I am thinking of starting a contest.
To the first three people who sign up to follow my blog I will send one of my used T-shirts, shipping and handling included. Or how about this: to the first three people who sign up I won’t send T-shirts, but will send the approximately $10 it would have cost to ship them.
Which would you prefer?
Before answering you should know that foreign aid programs are often designed as in-kind transfers: they send the T-shirts, not the money. In fact, in some cases quite literally the T-shirts.
In “Haiti Doesn’t Need Your Old T-Shirt”, an article by Charles Kenney published in the November issue of Foreign Policy magazine, it is pointed out that T-shirts celebrating the victory of the Green Bay Packers hit the market the instant the winner of the last Super Bowl game was decided. The speed at which the NFL met this fickle spike in consumer demand could only be accomplished by printing up two versions of the T-shirts ahead of time, the other one celebrating a Pittsburgh victory. But what to do with these worthless T’s declaring the loser to be the winner?
Kenney reports that they were given to World Vision, a registered charity, netting the NFL a tax deduction.
All of this is to say nothing about the 2.4 million Pop Tarts dropped on Afghanistan as a part of American food aid to that country. But at least the infrastructure was already in place to keep shipping and handling costs down.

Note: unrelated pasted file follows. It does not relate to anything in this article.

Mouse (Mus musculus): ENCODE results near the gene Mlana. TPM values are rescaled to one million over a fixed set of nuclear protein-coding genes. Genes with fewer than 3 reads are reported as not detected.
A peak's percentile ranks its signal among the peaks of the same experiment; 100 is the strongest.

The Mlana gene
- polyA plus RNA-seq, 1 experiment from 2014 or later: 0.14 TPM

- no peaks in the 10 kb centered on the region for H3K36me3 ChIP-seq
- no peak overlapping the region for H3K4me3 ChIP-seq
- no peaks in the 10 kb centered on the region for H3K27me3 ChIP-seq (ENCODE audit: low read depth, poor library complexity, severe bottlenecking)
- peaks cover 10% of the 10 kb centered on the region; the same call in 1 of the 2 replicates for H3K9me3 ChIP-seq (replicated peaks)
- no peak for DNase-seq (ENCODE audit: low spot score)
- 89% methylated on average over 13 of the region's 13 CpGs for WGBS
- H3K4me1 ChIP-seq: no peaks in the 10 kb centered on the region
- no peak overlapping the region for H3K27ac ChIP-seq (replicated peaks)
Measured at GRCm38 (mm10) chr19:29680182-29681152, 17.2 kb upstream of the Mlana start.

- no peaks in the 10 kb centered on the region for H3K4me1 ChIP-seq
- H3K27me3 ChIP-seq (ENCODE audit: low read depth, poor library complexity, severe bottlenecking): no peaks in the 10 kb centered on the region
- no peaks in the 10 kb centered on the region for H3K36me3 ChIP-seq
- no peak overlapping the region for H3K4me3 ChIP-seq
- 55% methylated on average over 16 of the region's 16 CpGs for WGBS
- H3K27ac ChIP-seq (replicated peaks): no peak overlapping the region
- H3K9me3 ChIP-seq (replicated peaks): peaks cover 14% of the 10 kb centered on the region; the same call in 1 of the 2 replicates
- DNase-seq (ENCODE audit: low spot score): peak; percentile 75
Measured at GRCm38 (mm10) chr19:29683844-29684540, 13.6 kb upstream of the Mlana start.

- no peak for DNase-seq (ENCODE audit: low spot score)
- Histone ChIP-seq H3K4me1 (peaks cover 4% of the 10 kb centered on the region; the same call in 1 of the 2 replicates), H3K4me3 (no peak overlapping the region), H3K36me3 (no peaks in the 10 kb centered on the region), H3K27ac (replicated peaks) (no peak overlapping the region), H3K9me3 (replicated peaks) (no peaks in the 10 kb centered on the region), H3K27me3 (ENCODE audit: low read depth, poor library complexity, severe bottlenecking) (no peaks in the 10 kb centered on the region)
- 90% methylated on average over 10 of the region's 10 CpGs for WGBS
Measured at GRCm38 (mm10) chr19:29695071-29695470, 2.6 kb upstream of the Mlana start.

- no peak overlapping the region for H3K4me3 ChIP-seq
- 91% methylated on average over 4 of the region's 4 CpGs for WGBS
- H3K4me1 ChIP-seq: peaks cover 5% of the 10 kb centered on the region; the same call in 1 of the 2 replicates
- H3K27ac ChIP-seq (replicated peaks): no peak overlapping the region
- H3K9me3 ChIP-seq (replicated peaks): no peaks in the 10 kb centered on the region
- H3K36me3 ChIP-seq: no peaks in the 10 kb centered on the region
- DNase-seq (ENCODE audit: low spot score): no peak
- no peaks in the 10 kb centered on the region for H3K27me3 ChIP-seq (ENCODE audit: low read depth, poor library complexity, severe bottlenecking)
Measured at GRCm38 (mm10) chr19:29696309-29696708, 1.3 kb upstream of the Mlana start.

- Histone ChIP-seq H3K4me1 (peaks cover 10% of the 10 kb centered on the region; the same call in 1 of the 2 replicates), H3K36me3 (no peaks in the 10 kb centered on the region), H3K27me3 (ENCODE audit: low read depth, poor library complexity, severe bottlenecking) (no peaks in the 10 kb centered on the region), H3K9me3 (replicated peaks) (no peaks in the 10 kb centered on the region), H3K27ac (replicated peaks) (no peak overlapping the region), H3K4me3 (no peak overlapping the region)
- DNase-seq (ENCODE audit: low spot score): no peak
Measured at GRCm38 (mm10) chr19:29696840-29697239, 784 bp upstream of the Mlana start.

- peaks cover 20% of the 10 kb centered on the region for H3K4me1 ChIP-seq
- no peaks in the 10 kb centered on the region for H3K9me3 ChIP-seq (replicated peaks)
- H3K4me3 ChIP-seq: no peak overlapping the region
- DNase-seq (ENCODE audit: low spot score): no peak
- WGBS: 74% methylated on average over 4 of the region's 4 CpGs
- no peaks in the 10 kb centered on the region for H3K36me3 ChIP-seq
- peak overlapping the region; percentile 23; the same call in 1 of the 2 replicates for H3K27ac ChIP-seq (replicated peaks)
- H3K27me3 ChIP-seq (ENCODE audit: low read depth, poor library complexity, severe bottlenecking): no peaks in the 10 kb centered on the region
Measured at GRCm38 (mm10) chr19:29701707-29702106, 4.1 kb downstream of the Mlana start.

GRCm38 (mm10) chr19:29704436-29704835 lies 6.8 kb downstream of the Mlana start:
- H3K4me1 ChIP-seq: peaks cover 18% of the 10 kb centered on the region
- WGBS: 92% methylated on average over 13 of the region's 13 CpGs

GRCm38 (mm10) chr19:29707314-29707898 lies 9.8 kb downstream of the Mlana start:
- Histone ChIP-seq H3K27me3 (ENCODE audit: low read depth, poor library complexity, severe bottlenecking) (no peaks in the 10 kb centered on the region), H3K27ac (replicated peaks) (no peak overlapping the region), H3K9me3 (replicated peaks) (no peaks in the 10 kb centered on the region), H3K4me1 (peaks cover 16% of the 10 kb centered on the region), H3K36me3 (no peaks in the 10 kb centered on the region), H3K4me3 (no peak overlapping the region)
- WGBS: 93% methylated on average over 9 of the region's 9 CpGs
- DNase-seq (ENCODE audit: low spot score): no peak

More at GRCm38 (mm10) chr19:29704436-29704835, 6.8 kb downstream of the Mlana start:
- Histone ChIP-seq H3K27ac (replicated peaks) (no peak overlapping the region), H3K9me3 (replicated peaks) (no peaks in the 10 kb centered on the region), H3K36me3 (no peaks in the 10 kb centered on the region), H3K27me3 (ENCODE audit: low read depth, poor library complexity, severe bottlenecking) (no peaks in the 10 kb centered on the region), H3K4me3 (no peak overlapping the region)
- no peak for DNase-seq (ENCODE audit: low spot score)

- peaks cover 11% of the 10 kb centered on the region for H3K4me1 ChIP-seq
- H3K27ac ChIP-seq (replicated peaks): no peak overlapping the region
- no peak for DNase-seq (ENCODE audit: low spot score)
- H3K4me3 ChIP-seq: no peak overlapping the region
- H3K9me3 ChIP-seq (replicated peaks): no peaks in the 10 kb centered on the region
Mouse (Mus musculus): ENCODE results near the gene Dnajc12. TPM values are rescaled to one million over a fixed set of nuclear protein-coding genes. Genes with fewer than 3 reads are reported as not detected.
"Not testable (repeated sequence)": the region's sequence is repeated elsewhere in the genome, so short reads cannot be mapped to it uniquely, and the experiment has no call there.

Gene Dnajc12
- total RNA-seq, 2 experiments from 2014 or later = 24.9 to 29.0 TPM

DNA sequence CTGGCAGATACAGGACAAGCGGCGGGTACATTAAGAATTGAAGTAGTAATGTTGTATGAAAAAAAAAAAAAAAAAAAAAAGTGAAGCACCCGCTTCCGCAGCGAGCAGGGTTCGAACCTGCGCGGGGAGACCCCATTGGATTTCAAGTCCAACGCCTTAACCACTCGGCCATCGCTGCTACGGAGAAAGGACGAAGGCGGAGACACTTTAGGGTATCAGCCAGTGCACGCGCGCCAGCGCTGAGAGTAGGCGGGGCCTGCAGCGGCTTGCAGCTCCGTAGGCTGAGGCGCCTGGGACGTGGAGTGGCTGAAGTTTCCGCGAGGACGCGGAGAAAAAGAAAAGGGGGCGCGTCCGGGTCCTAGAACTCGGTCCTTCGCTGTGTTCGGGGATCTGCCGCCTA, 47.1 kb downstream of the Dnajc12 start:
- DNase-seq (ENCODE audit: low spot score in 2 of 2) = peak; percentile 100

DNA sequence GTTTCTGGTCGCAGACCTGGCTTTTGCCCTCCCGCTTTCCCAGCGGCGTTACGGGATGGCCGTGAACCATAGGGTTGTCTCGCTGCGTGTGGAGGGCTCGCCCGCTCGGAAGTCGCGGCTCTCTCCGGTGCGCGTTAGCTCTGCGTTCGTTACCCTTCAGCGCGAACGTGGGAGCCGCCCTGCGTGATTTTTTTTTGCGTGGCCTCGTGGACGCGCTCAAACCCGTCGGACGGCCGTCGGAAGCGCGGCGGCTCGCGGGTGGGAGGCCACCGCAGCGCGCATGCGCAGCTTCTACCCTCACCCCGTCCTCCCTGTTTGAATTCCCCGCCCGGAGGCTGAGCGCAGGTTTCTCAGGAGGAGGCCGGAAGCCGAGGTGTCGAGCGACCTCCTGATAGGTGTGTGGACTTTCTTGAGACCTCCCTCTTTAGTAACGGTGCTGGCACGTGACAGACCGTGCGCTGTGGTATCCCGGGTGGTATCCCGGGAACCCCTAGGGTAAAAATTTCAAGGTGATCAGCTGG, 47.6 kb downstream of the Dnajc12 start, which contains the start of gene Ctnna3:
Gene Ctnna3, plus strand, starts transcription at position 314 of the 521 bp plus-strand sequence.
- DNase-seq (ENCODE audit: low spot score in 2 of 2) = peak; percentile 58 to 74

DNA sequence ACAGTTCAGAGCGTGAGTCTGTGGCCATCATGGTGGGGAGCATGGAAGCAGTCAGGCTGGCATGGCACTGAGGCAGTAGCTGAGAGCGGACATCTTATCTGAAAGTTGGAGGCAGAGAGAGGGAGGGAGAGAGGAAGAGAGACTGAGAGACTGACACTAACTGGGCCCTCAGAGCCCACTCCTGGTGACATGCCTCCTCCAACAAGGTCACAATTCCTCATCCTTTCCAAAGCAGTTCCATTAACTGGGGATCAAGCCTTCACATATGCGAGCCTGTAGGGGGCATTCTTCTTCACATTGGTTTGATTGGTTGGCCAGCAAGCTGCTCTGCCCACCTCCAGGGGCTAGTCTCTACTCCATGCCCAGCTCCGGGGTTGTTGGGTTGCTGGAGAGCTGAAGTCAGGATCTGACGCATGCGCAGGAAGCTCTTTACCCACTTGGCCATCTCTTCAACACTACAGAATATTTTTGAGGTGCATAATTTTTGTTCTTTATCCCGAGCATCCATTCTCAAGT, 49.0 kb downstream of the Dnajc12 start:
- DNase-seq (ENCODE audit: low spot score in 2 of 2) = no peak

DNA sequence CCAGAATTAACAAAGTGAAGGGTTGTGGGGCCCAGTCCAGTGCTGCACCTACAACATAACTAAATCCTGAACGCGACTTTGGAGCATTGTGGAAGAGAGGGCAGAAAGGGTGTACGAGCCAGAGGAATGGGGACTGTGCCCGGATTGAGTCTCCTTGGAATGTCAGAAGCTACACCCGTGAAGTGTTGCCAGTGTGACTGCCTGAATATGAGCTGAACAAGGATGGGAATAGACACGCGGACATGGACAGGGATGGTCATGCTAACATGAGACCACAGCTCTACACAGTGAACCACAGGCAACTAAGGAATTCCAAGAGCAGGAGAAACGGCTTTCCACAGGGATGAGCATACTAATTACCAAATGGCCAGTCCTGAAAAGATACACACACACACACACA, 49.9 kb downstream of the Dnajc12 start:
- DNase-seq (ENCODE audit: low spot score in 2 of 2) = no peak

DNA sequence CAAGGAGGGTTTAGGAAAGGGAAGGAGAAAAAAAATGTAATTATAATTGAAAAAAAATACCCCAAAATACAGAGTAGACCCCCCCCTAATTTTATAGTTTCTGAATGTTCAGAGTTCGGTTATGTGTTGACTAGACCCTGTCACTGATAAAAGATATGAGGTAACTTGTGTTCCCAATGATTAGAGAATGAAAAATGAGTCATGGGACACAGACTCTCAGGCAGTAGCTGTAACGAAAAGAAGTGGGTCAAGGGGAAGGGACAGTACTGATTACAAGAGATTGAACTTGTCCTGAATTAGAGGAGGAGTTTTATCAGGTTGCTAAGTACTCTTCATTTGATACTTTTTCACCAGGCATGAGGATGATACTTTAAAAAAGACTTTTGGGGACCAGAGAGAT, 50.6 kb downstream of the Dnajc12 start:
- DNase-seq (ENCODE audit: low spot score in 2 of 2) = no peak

Not so for the T-shirts. The amount of money World Vision spends to distribute them could have just been given to their eventual owners who would have bought what they really needed.
The same dynamics are at play with food aid. Governments in rich countries give subsidizes to their producers, dump the excess supply in poor countries where it causes prices to fall, and end up putting poor farmers out of business.
Farmers in rich countries receive subsidies orders of magnitude greater than the NFL’s tax deduction through so-called “price support” programs.
The only way prices can be changed in perfectly competitive markets—those with a large number of buyers and sellers of a homogenous good—is to somehow change market demand or market supply. Price support programs involve governments creating an artificial demand that leads to higher prices for consumers which, along with the added sales to the public sector, boasts the revenues of producers.
What to do with all the government inventories? If expectations develop that the government will dump them on domestic markets at some future date the goose is cooked: the expectation of lower prices in the future will lead consumers to demand less in the present, and government purchases would have to be even higher.
So not only does Haiti get the T-shirts that Americans don’t want, it also gets the rice. And guess what happens to rice production in Haiti (which in fact has fertile land for this in some of the areas just north of Port-au-Prince) as domestic producers have to compete with “aid”?
You might think that consumers there gain, but money transfers always trump in-kind transfers because recipients are given the freedom to choose according to their own preferences. Foreign aid programs are not designed this way either because of some hidden self-interest, or because public policy is paternalistic and assumes that the recipients cannot make the best choice for themselves.
So what’s it going to be: the T-shirts or the cash?